As in sessions past, The Nevada Independent is publishing a series of profiles featuring all the new lawmakers in the state. This is the fifth installment of more than a dozen. Check back in the coming days for additional stories on new legislators' backgrounds, interests and policy positions.
ASSEMBLYWOMAN VENICIA CONSIDINE
- Freshman Democrat who replaces Democrat Richard Carrillo, who left the seat to mount an unsuccessful bid for state Senate
- Represents District 18, which lies in southeast Las Vegas
- District 18 leans heavily Democratic (44 percent Democratic, 23 percent Republican and 26 percent nonpartisan in the 2020 election for active voters)
- Considine won the four-way Democratic primary for her district by securing 39.4 percent of the vote after initially trailing Lisa Ortega, a master arborist and owner of Great Basin Sage Consulting, in early primary results
- She then defeated Republican Heather Ann Florian in the general election by carrying 61.4 percent of the vote
- She will sit on the Commerce and Labor, Government Affairs and Revenue committees
FAMILY AND EDUCATION
Considine was the first person in her family to graduate from college and holds a bachelor’s, master’s and a law degree from UNLV. Originally from New York, the assemblywoman has called Las Vegas home for the last 30 years.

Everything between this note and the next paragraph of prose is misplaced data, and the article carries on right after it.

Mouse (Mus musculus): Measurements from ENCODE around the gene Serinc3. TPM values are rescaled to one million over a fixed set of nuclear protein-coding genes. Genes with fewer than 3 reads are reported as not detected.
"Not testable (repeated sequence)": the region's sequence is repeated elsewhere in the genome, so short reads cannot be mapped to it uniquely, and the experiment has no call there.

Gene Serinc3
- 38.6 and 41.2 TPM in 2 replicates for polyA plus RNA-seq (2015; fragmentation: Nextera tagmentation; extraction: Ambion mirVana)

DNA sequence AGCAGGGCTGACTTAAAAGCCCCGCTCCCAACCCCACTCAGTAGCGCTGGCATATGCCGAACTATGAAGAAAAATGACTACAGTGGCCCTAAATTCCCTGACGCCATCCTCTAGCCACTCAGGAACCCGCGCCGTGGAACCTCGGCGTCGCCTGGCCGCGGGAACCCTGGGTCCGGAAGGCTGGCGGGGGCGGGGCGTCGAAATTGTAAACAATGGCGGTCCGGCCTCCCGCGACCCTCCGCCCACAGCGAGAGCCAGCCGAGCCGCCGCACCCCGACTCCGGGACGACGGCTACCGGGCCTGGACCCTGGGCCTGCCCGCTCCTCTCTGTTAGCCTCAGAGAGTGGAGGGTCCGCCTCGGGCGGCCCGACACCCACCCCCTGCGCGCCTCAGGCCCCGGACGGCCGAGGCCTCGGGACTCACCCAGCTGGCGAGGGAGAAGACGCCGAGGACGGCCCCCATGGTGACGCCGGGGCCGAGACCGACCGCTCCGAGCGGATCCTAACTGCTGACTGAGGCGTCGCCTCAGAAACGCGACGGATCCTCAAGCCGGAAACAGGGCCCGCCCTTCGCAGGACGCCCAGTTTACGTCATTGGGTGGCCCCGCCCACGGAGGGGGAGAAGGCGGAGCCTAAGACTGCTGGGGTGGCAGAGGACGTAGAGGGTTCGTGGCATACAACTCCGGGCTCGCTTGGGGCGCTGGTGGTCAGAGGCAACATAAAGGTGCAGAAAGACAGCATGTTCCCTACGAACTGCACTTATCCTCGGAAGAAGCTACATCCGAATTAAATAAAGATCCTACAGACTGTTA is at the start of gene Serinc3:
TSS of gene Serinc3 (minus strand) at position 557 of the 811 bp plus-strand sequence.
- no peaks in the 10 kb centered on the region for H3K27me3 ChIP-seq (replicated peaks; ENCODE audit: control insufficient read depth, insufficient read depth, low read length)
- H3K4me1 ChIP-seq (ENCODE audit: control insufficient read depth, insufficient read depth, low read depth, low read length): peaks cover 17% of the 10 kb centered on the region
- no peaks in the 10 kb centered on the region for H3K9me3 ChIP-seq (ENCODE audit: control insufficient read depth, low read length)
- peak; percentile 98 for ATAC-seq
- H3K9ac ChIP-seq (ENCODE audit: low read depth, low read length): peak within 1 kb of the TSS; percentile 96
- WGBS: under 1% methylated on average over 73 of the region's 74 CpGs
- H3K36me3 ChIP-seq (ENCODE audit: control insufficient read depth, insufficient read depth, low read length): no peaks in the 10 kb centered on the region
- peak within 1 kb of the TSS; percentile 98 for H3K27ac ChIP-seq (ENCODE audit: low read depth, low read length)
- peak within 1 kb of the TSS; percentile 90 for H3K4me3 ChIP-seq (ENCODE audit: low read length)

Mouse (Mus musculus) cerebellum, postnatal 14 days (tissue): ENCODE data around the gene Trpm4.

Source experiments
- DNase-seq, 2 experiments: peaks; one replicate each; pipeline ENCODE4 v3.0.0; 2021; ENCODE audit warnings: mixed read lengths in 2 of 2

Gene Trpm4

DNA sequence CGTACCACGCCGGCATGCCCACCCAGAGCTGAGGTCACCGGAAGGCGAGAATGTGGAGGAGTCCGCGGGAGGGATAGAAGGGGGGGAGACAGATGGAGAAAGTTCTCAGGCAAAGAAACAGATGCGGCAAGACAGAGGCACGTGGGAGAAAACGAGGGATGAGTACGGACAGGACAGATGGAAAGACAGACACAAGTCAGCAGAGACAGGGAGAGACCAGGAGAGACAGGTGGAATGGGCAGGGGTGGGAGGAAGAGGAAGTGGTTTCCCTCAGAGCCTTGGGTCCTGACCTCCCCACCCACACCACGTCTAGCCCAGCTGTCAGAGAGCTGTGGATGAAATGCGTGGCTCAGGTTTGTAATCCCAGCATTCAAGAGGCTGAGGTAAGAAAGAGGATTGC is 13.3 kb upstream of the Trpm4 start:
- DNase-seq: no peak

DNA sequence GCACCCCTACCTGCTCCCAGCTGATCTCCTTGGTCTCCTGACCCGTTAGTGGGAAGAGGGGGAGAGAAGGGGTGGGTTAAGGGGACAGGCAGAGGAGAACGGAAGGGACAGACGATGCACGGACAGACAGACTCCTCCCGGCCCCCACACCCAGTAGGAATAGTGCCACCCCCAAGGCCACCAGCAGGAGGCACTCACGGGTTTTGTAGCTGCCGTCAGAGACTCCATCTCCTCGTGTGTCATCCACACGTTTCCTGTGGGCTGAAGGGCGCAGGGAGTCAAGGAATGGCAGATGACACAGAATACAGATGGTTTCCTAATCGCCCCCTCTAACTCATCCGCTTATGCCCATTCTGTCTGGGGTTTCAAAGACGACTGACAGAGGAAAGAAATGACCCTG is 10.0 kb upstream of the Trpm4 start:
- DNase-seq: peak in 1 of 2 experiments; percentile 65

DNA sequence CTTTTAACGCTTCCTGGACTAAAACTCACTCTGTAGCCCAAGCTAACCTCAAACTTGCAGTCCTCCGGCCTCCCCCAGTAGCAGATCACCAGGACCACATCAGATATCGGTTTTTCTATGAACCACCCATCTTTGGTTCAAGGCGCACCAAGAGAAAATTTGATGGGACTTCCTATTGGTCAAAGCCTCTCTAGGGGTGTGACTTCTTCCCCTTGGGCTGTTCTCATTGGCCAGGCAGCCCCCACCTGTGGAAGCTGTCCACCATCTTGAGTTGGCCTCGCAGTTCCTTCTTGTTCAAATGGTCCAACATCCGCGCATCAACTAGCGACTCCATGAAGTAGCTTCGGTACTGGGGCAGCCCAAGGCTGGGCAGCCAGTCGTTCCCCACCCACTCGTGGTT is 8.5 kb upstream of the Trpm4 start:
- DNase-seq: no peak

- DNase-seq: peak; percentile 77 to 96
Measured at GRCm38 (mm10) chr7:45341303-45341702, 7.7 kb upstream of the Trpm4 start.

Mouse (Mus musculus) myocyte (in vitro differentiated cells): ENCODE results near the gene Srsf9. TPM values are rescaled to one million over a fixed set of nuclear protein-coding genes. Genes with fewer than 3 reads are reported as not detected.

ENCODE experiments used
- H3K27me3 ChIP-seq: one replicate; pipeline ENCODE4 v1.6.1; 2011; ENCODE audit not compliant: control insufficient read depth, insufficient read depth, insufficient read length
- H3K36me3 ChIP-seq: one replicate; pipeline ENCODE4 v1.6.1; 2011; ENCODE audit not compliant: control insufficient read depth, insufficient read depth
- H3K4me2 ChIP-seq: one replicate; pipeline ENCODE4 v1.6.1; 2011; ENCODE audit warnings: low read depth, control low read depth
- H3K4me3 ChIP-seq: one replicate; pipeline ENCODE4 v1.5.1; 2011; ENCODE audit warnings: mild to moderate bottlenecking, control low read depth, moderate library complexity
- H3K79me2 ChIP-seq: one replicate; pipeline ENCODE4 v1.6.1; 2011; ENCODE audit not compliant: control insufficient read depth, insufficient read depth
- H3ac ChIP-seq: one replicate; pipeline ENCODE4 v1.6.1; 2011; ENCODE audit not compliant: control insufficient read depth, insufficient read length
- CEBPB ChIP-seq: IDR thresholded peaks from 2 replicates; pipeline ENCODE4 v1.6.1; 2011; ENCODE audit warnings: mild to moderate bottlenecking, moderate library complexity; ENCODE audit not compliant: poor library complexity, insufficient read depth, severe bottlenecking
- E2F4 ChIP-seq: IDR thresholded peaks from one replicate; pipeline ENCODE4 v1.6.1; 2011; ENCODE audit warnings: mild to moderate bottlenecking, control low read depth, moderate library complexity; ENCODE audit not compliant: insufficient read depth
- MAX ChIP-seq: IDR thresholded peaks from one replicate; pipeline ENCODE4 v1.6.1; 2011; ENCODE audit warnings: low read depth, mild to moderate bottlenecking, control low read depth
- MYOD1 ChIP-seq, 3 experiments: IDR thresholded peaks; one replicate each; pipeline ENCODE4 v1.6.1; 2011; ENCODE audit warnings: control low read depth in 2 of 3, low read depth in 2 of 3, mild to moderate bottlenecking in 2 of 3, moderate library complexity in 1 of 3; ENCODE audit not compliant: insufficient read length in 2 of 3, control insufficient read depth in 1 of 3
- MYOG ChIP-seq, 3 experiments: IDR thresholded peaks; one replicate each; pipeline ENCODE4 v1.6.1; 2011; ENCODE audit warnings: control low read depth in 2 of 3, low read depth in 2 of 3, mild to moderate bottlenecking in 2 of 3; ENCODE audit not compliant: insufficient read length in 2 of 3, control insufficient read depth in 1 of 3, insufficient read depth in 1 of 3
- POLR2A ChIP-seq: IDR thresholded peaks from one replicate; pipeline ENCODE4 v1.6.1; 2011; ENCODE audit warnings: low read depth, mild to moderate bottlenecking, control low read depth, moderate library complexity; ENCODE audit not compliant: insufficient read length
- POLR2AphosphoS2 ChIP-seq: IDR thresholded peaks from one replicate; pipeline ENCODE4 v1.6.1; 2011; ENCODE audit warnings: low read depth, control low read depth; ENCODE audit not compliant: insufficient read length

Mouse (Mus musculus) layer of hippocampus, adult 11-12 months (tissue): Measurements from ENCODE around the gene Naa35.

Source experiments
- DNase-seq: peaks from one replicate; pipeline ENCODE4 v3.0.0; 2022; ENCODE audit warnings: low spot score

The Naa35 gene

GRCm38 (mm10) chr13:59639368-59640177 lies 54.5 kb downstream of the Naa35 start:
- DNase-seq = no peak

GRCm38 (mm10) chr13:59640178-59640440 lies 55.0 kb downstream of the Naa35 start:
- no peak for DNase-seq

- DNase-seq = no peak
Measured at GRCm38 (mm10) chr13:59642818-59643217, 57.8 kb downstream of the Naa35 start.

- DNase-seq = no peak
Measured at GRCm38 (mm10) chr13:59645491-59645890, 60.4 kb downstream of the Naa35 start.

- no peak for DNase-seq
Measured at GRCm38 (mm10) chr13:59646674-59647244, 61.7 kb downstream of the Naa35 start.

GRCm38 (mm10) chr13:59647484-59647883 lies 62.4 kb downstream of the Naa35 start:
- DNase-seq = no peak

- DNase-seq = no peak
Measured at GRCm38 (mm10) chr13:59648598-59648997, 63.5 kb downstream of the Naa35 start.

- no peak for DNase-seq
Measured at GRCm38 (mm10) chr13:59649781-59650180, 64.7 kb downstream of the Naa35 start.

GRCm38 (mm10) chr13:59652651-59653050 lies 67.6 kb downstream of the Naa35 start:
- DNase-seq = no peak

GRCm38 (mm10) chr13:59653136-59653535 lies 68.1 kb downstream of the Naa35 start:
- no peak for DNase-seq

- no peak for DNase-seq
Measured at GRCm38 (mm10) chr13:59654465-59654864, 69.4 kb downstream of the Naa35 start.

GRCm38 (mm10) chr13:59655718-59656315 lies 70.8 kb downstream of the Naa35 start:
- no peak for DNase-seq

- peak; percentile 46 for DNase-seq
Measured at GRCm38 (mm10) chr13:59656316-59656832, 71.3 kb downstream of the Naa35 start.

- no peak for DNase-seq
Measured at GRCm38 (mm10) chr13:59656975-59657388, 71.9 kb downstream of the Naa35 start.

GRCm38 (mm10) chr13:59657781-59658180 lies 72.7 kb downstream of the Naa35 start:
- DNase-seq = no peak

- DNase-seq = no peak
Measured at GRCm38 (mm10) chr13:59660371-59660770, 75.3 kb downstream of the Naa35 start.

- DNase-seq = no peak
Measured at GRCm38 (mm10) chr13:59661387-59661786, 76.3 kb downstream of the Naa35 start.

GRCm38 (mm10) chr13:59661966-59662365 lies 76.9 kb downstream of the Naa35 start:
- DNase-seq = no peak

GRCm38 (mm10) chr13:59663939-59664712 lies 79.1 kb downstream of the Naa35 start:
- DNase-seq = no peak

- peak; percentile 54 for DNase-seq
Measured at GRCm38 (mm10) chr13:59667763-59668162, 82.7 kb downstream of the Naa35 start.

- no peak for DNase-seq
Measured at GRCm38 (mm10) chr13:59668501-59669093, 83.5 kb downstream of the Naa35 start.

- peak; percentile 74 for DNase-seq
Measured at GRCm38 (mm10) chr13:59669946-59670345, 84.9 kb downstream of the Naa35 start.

Considine is an attorney and the director of development and community relations at the Legal Aid Center of Southern Nevada.
Considine grew up in New York City but spent most of her teenage years traversing the U.S. in an RV.
The transition to life on the road came when Considine's father retired from firefighting and realized that his pension could no longer support his family living in their home on Long Island.
"My parents' solution [to the loss of income] was to sell everything that we owned and eventually bought an RV and we drove around the country," Considine, 51, said.
By the time Considine graduated from high school, she had lived in four states and attended six high schools. The constant moving shaped her worldview, but finances were tight.
Determined to pursue higher education, Considine decided to move to Las Vegas, where she put herself through college by working various jobs, often studying late into the night.
"I thought if I could build something, if I could go to college, if I could start a life, Las Vegas would be the place to do it," Considine said. "Whether it was timing, whatever it was, I was able to get a job, sometimes a full-time job and a part-time job. I was able to pay my way through UNLV."
At UNLV, Considine studied American history, earning her bachelor's degree in 1997 and then her master's degree in the same field in 2002.
When her daughter turned five years old, Considine said she knew she needed to find a more sustainable career path than academia, leading to her decision to attend law school through UNLV's part-time night program.
"Ten-year-old me would probably be in shock with what I'm doing and not recognize me. I was a very shy child," Considine said with a laugh. "I went to law school because I thought it would open more doors than not going to law school."
In 2008, Considine began working at the Legal Aid Center of Southern Nevada, eventually joining the organization as an attorney in 2009 for the recently formed foreclosure unit. In her new role, she saw firsthand the effects of the great recession and the experience shaped her decision to run for office.